From Flora of Indiana (1940) by Charles C. Deam
This species has been freely planted since pioneer times and has escaped in all parts of the state. It was, no doubt, a native in the southeastern part of the state near the Ohio River.
Tree to 25 m, the twigs and peduncles puberulent, becoming subglabrous; stipules commonly modified into spines 1 cm; lfls 7-19, oval or elliptic, 2-4 cm; racemes drooping, many-fld, 1-2 dm; fls white, fragrant, 1.5-2.5 cm; cal finely hairy, the upper lip truncate or broadly notched; ovary glabrous; fr 5-10 cm; 2n=20. Native from Pa. and s. Ind. to Okla., s. to Ga. and Ala., and often escaped from cult. n. to N.S. and Que. May, June.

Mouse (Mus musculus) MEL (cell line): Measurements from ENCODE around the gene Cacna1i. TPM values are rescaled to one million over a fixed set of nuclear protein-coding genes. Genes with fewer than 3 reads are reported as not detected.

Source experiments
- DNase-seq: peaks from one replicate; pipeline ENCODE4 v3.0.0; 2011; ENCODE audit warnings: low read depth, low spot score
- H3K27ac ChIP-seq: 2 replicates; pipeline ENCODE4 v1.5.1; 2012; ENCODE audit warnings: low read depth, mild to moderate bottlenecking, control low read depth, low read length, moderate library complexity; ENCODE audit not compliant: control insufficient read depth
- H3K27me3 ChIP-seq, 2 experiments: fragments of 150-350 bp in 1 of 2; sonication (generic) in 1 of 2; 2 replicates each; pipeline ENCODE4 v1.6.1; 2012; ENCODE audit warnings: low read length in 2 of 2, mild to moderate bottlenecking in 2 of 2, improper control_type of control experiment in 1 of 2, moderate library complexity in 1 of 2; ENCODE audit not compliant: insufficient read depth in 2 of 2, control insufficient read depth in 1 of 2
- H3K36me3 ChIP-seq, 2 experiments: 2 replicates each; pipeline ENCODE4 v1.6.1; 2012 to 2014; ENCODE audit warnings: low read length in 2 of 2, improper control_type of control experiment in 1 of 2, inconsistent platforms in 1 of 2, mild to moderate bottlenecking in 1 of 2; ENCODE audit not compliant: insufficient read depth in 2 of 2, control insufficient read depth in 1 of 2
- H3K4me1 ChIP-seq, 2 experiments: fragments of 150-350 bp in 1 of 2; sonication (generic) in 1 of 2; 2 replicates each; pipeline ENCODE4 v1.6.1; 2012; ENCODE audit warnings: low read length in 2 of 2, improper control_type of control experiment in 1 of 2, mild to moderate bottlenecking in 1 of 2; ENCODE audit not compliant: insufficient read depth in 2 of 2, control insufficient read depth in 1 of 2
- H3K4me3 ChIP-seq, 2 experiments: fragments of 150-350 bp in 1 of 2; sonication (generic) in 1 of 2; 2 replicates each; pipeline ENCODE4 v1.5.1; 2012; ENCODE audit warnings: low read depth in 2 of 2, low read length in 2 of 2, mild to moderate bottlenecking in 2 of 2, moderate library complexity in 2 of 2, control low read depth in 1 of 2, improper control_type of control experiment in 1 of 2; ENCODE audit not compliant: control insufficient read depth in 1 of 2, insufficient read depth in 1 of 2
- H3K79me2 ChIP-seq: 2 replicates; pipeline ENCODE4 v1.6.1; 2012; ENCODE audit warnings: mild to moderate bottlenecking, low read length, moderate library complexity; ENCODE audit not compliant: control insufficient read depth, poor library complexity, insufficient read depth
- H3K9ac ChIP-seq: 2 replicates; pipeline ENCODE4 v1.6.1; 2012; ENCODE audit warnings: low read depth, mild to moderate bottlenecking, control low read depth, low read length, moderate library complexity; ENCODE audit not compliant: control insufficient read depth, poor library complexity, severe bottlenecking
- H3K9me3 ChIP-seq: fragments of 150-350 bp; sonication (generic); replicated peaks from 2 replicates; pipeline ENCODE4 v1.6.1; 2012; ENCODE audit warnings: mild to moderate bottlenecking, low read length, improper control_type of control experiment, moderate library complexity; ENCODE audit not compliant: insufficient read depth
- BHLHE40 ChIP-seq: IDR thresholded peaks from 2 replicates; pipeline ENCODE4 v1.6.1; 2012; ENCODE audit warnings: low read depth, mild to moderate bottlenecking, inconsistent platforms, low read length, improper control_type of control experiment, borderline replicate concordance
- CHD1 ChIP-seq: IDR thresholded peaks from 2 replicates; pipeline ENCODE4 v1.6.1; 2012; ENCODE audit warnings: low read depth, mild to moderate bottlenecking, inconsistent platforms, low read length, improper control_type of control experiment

Gleason, Henry A. & Cronquist, Arthur J. 1991. Manual of vascular plants of northeastern United States and adjacent Canada. lxxv + 910 pp.
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